Banks are getting a lot of criticism at the moment and most of it is justified. What mistakes did the banks make?
Bonuses which encouraged Risky Short Termism.
If managers gained short term profit for the bank, they would be in line for large bonuses. If they lost money, they didn’t get a pay cut. It was a one way bet for bankers to take the riskiest profit / growth strategies.
- It is this culture of bonuses which is behind many bad decision from the trader Nik Lesson breaking Barings to explaining why RBS paid over the odds for a Dutch bank Amro.
Not Being Aware of Risk
Many US subprime mortgages were risky assets. But, they were bundled up into consolidated debt packages and these risky debts somehow got reclassified as triple A star safe debt. Many British banks bought these debt packages not realising or working out that they were buying very risky assets. When US householders started defaulting on their mortgages, British banks lost huge sums of money which is why they have become reluctant to lend.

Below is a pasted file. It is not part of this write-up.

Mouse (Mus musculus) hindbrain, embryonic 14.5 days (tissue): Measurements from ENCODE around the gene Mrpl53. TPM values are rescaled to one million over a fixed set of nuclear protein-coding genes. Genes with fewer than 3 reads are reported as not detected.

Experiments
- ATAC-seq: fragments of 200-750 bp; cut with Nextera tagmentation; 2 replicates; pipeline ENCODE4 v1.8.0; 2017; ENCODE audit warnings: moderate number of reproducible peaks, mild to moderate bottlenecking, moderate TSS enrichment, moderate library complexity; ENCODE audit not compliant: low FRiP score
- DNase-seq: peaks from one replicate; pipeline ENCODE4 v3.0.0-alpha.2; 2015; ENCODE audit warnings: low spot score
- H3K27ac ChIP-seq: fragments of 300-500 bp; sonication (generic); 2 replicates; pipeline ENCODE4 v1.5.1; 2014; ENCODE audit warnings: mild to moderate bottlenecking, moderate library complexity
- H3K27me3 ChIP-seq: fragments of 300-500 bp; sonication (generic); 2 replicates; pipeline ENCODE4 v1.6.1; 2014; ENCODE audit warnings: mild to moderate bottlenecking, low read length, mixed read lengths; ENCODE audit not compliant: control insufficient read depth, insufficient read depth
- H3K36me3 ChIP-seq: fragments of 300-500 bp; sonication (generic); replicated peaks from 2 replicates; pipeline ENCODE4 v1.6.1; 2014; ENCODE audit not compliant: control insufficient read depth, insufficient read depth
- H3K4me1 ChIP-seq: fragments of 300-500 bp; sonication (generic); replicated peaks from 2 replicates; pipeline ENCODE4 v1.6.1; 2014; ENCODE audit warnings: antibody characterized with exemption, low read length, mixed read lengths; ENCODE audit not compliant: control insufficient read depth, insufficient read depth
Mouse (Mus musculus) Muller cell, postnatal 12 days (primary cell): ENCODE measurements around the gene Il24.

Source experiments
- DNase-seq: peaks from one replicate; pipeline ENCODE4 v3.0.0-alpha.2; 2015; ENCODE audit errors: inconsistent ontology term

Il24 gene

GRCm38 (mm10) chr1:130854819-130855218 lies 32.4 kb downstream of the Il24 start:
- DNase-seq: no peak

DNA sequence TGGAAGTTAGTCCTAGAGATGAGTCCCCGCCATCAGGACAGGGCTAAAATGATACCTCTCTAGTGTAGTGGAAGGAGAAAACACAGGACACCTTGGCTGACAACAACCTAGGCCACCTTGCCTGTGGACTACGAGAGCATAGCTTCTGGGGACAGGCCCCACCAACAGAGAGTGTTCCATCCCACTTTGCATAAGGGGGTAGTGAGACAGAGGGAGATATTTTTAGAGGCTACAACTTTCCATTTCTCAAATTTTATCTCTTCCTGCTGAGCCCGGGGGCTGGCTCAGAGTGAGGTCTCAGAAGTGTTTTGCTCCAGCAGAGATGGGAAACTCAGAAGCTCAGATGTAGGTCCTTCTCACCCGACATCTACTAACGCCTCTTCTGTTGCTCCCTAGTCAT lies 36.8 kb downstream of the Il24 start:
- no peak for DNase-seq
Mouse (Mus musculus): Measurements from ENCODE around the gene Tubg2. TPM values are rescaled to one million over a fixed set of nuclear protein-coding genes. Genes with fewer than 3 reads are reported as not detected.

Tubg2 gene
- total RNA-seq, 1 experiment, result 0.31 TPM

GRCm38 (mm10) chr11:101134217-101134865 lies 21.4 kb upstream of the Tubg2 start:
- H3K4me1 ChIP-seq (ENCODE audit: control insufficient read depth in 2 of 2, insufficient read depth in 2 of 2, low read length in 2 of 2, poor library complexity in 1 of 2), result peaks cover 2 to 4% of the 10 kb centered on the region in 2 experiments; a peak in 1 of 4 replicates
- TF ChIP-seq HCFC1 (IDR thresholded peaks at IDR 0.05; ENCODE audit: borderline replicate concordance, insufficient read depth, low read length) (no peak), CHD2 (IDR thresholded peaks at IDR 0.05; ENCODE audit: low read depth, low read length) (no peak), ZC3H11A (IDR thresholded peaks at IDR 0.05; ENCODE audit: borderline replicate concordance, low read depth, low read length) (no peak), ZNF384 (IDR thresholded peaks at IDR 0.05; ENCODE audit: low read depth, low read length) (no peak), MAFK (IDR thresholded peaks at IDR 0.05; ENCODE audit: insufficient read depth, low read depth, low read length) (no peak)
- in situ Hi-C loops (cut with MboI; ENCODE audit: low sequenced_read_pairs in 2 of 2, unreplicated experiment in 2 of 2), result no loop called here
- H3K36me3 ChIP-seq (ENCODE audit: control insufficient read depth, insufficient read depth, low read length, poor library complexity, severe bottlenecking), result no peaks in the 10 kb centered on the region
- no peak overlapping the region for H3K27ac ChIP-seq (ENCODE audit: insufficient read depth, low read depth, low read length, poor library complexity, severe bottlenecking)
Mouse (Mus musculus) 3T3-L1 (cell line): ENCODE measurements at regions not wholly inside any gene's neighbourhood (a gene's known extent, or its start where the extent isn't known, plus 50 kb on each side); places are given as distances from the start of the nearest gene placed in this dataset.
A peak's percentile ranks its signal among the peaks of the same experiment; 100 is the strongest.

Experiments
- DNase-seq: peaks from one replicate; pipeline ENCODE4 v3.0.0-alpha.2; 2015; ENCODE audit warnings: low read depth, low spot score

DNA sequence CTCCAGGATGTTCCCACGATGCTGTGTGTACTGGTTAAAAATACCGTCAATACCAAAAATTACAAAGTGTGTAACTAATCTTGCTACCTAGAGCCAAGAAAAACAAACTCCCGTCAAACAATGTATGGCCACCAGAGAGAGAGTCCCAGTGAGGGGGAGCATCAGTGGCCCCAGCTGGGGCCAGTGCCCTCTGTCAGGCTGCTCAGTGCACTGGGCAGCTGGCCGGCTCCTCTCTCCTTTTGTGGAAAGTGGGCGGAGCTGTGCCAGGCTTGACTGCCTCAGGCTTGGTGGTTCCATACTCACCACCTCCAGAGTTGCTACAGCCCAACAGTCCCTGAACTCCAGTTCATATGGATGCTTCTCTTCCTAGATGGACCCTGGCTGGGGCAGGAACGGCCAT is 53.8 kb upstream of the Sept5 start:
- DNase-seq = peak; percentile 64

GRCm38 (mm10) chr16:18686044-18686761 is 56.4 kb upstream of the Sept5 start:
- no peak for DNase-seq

Borrowing to Lend
Traditionally banks have lent money in relation to their deposits. Building societies lent mortgages by using saving deposits. However, banks found it more profitable to borrow money on money markets so they could lend more mortgages. Effectively they were borrowing to lend. The worst offender was Northern Rock. 75% of its loans were not backed by savings. At the start of the credit crunch they suddenly couldn’t finance their long term mortgages and so required government intervention.
Assuming Housing Bubble Would Continue
By assuming house prices would continue to rise, many banks continued to lend 100% mortgages even 125%. This means that now house prices are falling many households face negative equity (house worth less than outstanding mortgage).
Banks were unable to moderate a credit bubble and bust. By aggressive lending in the bubble they overreached themselves and now are relying on government bailouts.